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Oviposition site selection by a lepidopteran leafminer in response to heterogeneity of leaf surface conditions: structural traits and microclimates

Ecological entomology 2017 v.42 no.3 pp. 294-305
Ligustrum japonicum, Phyllocnistis, adaptive radiation, cell walls, hardness, larvae, leaf development, leafminers, leaves, microclimate, mining, multivoltine habit, oviposition, oviposition sites, shoots, spring, temperature, trees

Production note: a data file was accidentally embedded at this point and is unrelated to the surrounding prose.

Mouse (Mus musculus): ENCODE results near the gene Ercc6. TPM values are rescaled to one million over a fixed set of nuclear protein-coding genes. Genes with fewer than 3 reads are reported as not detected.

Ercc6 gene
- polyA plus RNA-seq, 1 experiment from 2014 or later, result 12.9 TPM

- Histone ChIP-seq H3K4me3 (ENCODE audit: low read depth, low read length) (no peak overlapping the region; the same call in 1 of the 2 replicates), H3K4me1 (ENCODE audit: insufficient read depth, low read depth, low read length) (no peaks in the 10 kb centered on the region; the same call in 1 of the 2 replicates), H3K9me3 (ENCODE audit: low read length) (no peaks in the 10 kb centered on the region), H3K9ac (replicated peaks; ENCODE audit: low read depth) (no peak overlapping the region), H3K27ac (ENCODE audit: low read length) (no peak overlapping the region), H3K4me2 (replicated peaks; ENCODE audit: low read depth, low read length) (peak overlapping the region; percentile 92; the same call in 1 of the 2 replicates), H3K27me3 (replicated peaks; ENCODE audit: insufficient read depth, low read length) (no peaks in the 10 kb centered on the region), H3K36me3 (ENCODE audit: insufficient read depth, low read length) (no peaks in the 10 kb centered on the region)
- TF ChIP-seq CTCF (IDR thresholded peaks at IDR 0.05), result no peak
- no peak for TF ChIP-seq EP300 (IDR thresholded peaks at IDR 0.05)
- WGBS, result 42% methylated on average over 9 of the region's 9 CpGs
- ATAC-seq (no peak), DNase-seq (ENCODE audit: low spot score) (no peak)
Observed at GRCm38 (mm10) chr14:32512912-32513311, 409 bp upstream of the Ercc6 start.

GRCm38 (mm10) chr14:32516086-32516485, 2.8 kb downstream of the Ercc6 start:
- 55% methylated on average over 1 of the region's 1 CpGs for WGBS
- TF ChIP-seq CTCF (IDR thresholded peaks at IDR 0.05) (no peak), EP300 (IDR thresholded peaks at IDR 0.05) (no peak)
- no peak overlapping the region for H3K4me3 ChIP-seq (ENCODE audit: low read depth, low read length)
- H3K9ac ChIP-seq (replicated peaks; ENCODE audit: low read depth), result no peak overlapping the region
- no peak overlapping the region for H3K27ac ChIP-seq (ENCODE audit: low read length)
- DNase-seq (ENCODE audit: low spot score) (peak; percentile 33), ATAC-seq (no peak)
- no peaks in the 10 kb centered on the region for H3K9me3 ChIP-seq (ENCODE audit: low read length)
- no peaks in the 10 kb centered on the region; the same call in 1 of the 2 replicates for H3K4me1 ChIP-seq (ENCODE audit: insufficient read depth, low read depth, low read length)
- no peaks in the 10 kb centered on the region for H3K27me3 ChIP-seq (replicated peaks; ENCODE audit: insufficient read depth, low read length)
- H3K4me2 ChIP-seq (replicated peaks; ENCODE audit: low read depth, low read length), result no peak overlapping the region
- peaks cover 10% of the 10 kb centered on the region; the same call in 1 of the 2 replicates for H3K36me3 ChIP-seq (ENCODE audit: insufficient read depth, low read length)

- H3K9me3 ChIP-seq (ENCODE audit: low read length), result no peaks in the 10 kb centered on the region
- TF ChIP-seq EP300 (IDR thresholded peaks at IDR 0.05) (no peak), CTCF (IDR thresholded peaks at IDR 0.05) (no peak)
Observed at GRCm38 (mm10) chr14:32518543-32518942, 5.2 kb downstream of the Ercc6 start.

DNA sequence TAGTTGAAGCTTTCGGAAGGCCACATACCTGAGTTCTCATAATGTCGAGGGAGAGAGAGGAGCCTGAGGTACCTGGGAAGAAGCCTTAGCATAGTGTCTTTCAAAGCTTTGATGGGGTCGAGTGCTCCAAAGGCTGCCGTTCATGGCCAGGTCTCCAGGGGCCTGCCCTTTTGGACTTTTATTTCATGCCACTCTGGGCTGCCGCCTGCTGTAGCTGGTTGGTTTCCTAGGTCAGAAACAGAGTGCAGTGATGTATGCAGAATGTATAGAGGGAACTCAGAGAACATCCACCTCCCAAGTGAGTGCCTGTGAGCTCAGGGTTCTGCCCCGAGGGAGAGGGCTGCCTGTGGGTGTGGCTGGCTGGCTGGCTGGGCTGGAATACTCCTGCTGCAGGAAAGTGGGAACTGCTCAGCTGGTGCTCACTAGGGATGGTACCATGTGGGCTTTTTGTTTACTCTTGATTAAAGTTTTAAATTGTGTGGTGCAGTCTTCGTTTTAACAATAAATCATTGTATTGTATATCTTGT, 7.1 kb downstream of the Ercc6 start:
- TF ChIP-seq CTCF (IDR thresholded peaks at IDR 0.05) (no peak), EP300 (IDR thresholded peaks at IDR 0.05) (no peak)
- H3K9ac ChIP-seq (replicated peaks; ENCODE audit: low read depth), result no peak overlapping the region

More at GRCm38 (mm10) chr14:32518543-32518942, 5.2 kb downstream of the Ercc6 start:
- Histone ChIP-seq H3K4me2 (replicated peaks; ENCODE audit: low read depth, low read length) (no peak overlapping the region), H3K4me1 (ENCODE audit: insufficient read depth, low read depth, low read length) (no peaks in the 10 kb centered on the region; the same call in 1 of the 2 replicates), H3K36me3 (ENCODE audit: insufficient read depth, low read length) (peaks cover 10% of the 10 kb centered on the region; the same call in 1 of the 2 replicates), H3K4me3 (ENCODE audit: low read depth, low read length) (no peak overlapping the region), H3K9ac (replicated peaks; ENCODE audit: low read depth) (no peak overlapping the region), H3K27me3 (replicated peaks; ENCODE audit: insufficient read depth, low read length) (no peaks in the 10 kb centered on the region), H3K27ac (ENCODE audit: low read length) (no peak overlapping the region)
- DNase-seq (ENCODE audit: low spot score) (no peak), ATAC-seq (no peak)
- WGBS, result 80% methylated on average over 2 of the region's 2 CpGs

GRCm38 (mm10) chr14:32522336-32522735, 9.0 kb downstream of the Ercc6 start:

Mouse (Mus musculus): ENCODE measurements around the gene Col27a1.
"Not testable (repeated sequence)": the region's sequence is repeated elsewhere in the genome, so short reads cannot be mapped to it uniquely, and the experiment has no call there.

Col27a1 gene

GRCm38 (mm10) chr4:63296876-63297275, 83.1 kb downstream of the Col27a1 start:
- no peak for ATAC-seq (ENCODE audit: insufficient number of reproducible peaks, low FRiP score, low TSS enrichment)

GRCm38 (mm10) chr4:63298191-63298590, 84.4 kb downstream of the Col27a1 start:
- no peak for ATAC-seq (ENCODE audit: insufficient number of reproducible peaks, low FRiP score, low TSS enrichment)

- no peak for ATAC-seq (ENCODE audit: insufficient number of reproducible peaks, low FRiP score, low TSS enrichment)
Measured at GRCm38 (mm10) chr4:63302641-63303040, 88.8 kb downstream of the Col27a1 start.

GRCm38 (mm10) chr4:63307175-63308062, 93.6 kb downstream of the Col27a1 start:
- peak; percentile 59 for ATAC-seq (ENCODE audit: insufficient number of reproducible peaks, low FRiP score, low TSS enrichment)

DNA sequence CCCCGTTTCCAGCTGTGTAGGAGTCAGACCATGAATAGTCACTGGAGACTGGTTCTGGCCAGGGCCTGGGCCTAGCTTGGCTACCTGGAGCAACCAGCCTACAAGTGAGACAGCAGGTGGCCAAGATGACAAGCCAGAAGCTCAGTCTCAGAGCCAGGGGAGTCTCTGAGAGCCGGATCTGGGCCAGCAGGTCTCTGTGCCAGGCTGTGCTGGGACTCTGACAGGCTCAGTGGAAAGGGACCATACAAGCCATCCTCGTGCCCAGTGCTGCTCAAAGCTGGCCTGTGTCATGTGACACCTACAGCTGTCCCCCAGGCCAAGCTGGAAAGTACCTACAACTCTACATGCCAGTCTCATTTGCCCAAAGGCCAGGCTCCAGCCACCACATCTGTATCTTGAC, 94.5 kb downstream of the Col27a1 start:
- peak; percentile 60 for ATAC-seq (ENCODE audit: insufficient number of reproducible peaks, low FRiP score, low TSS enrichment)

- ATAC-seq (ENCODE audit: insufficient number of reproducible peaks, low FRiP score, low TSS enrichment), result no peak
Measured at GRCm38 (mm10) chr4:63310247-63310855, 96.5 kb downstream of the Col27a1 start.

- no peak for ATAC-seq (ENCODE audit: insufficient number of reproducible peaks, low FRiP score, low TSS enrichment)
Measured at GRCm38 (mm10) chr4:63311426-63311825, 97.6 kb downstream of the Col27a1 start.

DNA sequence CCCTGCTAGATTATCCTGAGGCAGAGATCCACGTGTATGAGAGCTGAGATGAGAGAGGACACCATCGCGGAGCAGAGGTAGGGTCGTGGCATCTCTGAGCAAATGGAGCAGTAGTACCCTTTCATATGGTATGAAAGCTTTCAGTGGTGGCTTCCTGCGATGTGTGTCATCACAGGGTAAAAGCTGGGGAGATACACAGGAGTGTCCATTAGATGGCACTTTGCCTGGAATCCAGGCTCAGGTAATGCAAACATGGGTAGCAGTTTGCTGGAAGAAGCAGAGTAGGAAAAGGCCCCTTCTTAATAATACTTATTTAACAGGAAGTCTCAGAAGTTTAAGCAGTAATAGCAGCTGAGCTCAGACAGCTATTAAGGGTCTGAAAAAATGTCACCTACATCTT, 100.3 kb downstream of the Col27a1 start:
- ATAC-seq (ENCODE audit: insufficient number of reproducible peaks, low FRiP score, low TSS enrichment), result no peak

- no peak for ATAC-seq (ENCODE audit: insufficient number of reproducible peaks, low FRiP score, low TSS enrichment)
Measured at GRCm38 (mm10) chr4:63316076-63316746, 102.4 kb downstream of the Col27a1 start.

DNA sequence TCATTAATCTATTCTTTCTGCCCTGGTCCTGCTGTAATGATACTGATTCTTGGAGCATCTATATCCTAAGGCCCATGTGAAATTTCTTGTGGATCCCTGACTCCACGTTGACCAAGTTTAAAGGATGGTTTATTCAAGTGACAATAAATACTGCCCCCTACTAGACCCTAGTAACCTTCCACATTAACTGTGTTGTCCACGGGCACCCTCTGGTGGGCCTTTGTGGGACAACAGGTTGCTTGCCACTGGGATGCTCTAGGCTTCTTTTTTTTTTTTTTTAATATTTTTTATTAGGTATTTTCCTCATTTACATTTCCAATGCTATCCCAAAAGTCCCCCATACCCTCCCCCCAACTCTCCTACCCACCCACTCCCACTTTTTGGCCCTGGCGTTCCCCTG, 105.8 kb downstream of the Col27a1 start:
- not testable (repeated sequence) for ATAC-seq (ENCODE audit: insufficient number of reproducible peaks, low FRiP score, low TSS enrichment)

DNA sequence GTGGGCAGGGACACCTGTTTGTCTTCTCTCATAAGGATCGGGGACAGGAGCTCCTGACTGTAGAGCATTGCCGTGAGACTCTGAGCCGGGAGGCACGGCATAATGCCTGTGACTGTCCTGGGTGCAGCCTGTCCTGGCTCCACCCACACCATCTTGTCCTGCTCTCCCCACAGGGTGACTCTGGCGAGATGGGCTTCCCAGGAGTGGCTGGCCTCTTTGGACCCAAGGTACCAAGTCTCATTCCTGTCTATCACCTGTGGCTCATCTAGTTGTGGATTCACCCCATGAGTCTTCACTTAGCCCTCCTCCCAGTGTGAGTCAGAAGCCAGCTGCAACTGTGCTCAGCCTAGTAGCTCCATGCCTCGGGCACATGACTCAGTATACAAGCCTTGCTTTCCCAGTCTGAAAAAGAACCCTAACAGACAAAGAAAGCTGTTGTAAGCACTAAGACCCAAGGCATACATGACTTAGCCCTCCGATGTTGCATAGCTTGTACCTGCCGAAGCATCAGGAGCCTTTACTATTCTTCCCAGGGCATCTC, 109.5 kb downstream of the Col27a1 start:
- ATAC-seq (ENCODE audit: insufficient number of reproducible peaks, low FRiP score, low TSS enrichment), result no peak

1. Leafminer larvae are sedentary and make feeding tracks called mines. Their spatial distribution in trees affects their growth and survival through interaction with the heterogeneity of environments, such as leaf traits and microclimate. Lepidopteran leafminers that mine lower leaf surfaces have shown evolutionary radiation, suggesting that lower surfaces improve leafminer performance. 2. The lepidopteran multivoltine leafminer Phyllocnistis sp. Zeller (Gracirallidae: Phyllocnistinae) uses the Japanese privet Ligustrum japonicum Thunb. (Oleaceae). It mines only the lower‐surface epidermal layer of primary shoot leaves early in the occurrence season, but once lammas shoots appear, which happens in seasons other than spring, it preferentially uses the lower surface, but also uses the upper surface of the leaves. This study examined whether selection of oviposition sites was associated with the structural traits and microclimate of the leaf surface. 3. The shift of oviposition site from primary to lammas shoot leaves followed increasing hardness and epidermal cell wall thickness of primary shoot leaves during leaf development, and mine initiation rates decreased below 20% after oviposition on mature primary shoot leaves. Preference for the lower surface was related to the thinner cuticle. However, the thinner cuticle of the upper surface on lammas shoot leaves allowed Phyllocnistis sp. to expand its mining sites to both surfaces with no decrease in mine initiation and emergence rates. 4. Microclimates (leaf surface and mine temperatures) did not differ between upper and lower surfaces, suggesting that microclimate did not affect oviposition site selection by Phyllocnistis sp. These results suggest that the adaptive radiation of lower‐surface mining may have been influenced by the leaf surface characteristics.